POLITICS

Tories appeal court ruling that overturned reverse onus for dangerous offenders

09/19/2012 05:11 EDT | Updated 11/19/2012 05:12 EST
OTTAWA - The Conservative government will appeal an Ontario court ruling that declared part of its tough-on-crime agenda unconstitutional.

Justice Minister Rob Nicholson says he will vigorously defend the handling of dangerous offenders — up to the Supreme Court of Canada, if necessary

Earlier this week, an Ontario Superior Court judge struck down a section of the Criminal Code that puts the onus on repeat violent offenders to prove why they shouldn't be locked up indefinitely.

In 2008 the Conservative government reversed the burden of proof from the Crown to offenders who have had three previous convictions for violent offences.

A dangerous offender can receive an indeterminate sentence and be locked up for life.

Ontario Superior Court Judge Alan Bryant agreed with a defence lawyer's argument that the new burden of proof was too onerous on offenders.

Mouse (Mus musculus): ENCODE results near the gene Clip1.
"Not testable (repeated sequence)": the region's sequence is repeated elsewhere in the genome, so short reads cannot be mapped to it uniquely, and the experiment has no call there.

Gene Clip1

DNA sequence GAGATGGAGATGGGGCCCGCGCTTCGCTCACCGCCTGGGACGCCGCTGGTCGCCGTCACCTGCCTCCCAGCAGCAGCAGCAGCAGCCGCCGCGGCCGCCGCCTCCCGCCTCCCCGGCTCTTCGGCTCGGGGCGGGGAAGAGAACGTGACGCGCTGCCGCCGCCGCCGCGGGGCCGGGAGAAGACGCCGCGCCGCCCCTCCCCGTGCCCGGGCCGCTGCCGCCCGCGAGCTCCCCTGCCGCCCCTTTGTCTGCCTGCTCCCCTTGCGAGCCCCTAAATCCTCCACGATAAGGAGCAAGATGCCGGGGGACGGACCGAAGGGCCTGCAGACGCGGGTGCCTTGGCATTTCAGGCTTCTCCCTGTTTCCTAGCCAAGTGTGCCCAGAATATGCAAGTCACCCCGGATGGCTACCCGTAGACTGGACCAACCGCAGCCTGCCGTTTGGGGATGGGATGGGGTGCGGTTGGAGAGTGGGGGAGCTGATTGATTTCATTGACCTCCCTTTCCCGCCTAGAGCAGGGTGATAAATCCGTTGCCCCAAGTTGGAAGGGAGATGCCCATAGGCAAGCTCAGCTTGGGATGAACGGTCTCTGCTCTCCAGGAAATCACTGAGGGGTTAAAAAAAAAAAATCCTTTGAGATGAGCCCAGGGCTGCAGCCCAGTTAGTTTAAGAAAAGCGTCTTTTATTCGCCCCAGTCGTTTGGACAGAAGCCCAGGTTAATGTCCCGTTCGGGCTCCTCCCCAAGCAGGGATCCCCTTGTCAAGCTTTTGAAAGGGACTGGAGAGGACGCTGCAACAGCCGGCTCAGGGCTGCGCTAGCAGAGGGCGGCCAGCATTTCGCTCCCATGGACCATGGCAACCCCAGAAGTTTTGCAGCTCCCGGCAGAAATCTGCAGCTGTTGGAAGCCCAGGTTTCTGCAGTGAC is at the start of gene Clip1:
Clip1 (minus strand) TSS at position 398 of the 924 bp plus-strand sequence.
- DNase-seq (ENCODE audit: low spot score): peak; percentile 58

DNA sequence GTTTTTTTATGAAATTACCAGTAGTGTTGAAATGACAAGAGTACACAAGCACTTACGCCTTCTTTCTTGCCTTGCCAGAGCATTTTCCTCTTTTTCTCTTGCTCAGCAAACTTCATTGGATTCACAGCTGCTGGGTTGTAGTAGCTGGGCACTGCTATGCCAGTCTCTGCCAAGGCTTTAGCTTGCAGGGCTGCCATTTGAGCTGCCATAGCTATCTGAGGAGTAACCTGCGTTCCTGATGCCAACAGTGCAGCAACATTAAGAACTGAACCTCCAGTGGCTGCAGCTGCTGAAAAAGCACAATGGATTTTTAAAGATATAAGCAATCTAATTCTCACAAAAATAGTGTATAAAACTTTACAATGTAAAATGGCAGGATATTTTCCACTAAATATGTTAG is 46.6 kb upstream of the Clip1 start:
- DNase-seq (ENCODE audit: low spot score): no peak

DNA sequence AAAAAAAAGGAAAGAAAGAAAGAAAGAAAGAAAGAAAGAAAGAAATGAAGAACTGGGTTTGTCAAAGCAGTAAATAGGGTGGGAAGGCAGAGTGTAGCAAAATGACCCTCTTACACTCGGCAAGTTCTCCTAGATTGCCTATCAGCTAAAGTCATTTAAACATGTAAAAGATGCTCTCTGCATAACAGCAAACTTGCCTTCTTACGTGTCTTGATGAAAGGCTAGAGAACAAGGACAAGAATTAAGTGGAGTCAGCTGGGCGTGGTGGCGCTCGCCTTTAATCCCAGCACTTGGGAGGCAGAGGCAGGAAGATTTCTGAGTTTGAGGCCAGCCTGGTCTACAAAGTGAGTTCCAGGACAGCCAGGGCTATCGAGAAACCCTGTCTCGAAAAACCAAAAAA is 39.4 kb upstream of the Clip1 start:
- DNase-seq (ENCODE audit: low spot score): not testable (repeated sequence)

"Provincial attorneys general asked for this legislation, victims and law-abiding Canadians supported it, and even the chronically soft-on-crime opposition parties voted for it," Nicholson replied in a statement Wednesday.

"This government will not rest when it comes to strengthening our justice system and standing up for the rights of victims."

The reverse onus for dangerous offenders was part of the government's 2008 Tackling Violent Crime bill, which increased penalties in a number of areas, including gun offences, drunk driving and the age of consent.

In July, an Ontario Court judge struck down a three-year mandatory minimum sentence for firearms trafficking in the case of a crack dealer who offered to sell an undercover police officer a gun.

In February, Ontario Superior Court Judge Anne Molloy struck down a three-year minimum sentence for a first-time offence of illegally possessing a loaded gun.

The cases are expected to be appealed to higher courts.

The Ontario government has already indicated it will appeal the Molloy decision.